Fiches de cours 2017-2018

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Encountering Latin America

HUM-368

Enseignant(s) :

Gonçalves Martin Johanna Susette

Langue:

English

Summary

Contemporary Latin America emerges from a history of encounters between cosmologies, including scientific ones. This course seeks to analyse current social and cultural dynamics in Latin America, through case studies concerning the circulation and translation of knowledges and practices.

Content

Historical and contemporary issues in knowledge circulation

One of the challenges in understanding Latin America is its great diversity. What we currently know as `Latin America' is the product of a history of encounters between peoples and things, before and after colonial times, which did not bring about unified and global forms of knowing. These encounters are relevant for understanding many of the current challenges or social dynamics in Latin America, such as health, gender and poverty inequalities; indigenous, Afro-American or peasant/informal workers identities and social movements; contending forms of nationalisms; and recent political or financial crises in the region.

Our path into exploring diversity in Latin America will be to consider in more detail the interactions between different forms of knowledges and practices, especially in what concerns the arrival of scientific practices during colonial times and contemporary appropriations of science in the region. Combining a sociocultural and a historical approach, students will be introduced to important topics in Latin America such as gender, ethnicity, violence, cities, through an exploration of case studies in which different forms of knowing about and acting in the world come together. The cases will range from indigenous technologies such as quipu in the archaeology of the Andes or current ethnobotany practices in Colombia, to the history of Spanish and Portuguese navigation, the control of diseases such as malaria at the turn of the 20th century in Mexico, and more contemporary examples of pharmaceuticals in Argentina, assisted reproduction in Ecuador, volcano science in Guatemala, climate change in Brazil, and genomics in Cuba.

 

Keywords

Latin America, social, anthropology, history, sciences, technology, indigenous, knowledge, practices.

Learning Outcomes

By the end of the course, the student must be able to:

Transversal skills

Teaching methods

Brief introductory lectures on general topics of relevance in Latin American anthropology or history will be combined with the in depth discussion of cases in the literature. Students will all read the required literature, but will alternate presenting individually or in groups to the rest of the class. Another group of students acting as commentators and guiding a general discussion. Students will be encouraged to think beyond the given cases and to relate to other examples they may know. There will be an individual or collective observation exercise (ethnography) of their own labs.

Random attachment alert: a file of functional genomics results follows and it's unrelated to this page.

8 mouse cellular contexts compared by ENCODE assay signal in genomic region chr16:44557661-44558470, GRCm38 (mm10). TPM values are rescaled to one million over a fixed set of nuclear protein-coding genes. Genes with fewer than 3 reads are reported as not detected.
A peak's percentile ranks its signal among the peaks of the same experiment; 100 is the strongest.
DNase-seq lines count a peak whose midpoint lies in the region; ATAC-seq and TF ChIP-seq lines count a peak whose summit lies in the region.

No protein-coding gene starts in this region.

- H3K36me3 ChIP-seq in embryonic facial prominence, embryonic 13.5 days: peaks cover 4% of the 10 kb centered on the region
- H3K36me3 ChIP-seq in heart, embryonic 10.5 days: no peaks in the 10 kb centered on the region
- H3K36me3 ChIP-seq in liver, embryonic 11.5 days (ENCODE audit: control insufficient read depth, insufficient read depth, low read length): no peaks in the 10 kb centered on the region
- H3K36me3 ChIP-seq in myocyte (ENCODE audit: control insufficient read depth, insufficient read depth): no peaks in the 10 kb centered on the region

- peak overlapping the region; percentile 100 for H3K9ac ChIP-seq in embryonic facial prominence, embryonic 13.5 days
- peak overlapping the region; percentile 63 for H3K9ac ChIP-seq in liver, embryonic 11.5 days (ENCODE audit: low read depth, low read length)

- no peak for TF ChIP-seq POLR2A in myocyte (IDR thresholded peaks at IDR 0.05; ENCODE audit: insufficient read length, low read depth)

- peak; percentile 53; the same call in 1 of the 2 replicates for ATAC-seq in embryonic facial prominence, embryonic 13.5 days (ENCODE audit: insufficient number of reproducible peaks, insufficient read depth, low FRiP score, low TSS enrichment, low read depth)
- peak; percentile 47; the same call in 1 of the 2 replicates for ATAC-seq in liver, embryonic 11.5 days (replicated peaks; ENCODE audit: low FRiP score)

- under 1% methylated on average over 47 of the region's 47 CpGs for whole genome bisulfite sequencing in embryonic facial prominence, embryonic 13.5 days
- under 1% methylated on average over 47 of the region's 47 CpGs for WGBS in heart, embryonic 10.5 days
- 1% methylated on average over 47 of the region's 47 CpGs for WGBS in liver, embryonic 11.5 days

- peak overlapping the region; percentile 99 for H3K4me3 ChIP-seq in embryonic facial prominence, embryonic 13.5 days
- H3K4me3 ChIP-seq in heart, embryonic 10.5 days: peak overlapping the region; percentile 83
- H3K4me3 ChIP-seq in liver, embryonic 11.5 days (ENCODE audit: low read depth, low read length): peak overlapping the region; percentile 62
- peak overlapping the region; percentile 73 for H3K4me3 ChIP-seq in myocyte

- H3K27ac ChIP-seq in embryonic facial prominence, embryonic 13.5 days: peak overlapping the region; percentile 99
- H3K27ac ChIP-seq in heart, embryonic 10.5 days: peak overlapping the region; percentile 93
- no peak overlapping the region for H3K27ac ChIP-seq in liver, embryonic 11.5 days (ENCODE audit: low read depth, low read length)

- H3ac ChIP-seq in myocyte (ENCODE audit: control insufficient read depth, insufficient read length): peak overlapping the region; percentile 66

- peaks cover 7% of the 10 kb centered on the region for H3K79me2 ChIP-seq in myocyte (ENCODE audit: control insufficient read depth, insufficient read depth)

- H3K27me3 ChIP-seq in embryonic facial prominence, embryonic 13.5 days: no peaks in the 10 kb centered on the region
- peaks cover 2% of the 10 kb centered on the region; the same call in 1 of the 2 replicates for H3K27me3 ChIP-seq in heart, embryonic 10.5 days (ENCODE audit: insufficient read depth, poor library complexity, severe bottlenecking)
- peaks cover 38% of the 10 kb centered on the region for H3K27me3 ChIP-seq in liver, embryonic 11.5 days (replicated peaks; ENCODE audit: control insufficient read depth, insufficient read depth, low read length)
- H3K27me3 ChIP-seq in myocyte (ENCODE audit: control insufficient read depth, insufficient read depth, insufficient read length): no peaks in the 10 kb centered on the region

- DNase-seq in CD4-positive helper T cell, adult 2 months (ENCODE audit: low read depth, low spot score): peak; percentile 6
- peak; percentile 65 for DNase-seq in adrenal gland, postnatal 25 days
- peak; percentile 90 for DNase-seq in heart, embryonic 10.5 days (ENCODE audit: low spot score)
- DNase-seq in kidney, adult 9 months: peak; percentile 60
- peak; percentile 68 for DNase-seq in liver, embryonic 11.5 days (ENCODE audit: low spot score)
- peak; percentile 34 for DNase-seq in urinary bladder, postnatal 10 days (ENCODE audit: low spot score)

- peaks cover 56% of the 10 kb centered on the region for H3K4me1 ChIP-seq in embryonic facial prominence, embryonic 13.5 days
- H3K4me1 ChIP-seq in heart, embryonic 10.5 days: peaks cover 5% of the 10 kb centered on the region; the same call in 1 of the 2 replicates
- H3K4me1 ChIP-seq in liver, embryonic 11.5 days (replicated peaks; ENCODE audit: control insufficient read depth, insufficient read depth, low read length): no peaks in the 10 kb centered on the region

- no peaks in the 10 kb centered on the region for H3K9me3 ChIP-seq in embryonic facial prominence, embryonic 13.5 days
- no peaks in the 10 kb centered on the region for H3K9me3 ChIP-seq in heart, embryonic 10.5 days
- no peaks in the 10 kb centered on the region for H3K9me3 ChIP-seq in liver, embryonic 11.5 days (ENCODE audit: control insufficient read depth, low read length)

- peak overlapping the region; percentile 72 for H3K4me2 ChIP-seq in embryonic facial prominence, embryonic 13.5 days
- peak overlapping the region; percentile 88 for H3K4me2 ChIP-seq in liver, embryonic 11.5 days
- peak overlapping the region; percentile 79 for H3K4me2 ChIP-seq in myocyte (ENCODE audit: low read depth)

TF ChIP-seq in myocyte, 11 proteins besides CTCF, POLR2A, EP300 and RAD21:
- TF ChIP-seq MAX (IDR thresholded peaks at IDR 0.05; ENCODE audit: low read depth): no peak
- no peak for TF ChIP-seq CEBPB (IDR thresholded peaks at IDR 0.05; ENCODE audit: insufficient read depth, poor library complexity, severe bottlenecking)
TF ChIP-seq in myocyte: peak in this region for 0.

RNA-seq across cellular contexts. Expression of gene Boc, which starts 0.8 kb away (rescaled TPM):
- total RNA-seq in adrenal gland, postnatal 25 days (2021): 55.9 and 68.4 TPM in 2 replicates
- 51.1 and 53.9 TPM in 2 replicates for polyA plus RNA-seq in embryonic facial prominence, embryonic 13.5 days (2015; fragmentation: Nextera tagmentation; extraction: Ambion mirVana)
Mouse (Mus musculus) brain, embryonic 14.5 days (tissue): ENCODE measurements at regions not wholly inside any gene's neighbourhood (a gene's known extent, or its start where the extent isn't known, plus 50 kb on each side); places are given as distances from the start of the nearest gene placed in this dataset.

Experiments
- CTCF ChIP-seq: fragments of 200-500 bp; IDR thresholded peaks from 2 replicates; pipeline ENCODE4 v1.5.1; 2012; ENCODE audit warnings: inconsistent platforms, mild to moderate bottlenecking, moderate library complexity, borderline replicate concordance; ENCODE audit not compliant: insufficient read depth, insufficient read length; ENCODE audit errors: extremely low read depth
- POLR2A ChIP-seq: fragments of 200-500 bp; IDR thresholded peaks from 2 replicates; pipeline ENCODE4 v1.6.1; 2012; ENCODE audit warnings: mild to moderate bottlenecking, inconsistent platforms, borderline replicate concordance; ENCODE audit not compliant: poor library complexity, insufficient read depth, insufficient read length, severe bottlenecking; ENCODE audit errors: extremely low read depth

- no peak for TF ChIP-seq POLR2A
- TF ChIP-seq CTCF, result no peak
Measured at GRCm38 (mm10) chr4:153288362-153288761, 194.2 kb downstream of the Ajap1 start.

Expected student activities

  1. Active participation in the course, including completing the required readings, doing assigned presentions and moderation of discussions, and intervening during the discussions.
  2. To engage in an observation exercise in their own labs, to be shared and commented in group 
  3. Write towards the end a short essay or reflection on what they have learnt

Assessment methods


  1. Individual or group presentation 60%
  2. Final essay/reflection 40%

Supervision

Office hours Yes
Assistants No
Forum No
Others Lectures for this course will be in English, but all discussions and written work may also be in French or in Spanish.

Resources

Bibliography

Medina, E; Marques, I; Holmes, C. 2014 Beyond imported magic: Essays on science, technology and society in Latin America. Cambridge: MIT Press.

Kopenawa D, Albert B. 2010 La chute du ciel. Paroles d'un shaman Yanomami. Plon. [Or its translation in English: 2013. The falling sky, words of a Yanomami shaman. Harvard University Press]

Poole, D. 2008. A companion to Latin American anthropology. Wiley Blackwell

Cueto, M., 2007. Cold war, deadly fevers: malaria eradication in Mexico, 1955'1975. Woodrow Wilson Center Press.

Medina, E. 2011. Cybernetic revolutionaries: Technology and Politics in Allende's Chile. MIT Press

 

 

 

 

Ressources en bibliothèque

Dans les plans d'études

Semaine de référence

 LuMaMeJeVe
8-9     
9-10     
10-11     
11-12     
12-13     
13-14 ELE111   
14-15    
15-16     
16-17     
17-18     
18-19     
19-20     
20-21     
21-22     
 
      Cours
      Exercice, TP
      Projet, autre

légende

  • Semestre d'automne
  • Session d'hiver
  • Semestre de printemps
  • Session d'été
  • Cours en français
  • Cours en anglais
  • Cours en allemand